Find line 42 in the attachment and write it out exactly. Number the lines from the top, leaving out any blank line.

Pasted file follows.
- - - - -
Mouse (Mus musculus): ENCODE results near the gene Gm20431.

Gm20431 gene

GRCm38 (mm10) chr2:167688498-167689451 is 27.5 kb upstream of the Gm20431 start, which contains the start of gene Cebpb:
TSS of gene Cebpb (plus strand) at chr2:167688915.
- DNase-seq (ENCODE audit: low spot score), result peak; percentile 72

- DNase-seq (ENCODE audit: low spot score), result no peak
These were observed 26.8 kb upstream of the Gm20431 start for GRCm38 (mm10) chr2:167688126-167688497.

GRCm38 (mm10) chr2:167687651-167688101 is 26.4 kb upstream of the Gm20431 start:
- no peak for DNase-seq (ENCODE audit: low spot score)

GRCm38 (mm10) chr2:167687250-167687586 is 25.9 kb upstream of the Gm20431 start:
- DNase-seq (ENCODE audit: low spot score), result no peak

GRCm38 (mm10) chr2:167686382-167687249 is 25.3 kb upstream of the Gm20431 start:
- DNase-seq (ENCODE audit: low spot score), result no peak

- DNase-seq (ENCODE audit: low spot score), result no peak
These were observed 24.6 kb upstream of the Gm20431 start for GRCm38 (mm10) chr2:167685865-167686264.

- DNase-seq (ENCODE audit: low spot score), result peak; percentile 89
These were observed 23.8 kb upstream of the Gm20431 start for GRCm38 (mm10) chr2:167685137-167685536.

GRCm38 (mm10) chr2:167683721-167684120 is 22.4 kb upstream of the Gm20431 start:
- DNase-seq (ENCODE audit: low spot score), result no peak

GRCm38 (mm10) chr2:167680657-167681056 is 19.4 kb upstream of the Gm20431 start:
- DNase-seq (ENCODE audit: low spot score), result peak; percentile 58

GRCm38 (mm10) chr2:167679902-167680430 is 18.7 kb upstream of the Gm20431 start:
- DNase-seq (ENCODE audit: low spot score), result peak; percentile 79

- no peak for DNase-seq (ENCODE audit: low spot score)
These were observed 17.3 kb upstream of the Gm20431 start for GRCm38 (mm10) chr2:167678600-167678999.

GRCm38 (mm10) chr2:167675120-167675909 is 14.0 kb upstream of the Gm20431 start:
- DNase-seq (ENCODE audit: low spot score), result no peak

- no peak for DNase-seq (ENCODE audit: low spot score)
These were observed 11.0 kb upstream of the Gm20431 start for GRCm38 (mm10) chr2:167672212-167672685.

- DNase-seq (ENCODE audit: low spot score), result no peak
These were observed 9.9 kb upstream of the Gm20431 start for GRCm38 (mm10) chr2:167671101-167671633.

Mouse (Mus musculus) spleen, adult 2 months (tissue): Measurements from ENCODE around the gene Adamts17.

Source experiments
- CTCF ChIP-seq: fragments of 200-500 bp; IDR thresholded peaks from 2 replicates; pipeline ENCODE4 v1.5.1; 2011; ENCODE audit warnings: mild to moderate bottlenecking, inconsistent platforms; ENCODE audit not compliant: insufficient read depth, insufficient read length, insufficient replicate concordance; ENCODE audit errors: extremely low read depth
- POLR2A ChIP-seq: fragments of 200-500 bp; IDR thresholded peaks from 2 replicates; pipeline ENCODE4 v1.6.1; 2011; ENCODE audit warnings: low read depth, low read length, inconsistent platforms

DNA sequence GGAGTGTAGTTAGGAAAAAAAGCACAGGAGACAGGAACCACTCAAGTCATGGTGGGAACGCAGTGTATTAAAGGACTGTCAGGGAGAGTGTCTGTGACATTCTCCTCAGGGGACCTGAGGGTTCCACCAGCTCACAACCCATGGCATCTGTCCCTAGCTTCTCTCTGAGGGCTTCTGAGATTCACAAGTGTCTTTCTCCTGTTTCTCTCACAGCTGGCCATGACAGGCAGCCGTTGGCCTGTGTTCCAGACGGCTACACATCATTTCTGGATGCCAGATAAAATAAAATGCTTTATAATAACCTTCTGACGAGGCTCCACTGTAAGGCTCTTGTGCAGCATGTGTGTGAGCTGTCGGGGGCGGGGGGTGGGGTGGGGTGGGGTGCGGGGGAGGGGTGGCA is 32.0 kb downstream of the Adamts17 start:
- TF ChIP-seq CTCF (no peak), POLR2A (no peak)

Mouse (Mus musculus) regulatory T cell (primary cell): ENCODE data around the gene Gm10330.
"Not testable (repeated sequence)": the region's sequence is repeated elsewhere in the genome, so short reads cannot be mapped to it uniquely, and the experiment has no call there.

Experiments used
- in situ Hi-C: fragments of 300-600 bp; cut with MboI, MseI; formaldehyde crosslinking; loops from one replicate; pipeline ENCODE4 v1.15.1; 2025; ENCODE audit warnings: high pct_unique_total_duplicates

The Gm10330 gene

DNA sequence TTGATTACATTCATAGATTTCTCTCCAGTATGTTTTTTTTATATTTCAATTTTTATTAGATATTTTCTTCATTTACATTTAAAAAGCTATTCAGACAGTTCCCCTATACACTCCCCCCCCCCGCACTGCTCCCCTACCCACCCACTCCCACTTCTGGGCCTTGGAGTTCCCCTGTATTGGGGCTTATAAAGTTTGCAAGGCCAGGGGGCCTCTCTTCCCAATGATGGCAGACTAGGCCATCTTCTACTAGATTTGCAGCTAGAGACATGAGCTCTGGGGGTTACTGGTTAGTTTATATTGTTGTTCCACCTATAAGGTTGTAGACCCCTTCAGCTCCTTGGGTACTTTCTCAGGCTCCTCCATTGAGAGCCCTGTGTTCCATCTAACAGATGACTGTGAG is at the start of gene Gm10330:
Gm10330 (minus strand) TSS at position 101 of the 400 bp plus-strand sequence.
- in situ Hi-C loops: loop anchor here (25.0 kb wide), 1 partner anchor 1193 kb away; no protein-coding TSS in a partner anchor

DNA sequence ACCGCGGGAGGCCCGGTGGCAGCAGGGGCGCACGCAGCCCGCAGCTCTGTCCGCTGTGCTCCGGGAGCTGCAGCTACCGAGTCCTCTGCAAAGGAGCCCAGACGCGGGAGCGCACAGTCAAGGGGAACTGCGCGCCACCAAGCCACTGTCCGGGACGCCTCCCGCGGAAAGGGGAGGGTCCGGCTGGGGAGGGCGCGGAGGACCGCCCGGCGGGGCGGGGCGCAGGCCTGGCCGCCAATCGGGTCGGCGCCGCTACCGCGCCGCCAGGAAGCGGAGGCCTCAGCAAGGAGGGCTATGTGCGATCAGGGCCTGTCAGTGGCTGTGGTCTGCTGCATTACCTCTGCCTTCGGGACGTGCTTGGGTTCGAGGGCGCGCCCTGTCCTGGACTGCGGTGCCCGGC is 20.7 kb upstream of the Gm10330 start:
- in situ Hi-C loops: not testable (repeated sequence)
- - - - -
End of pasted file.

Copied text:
The Gm10330 gene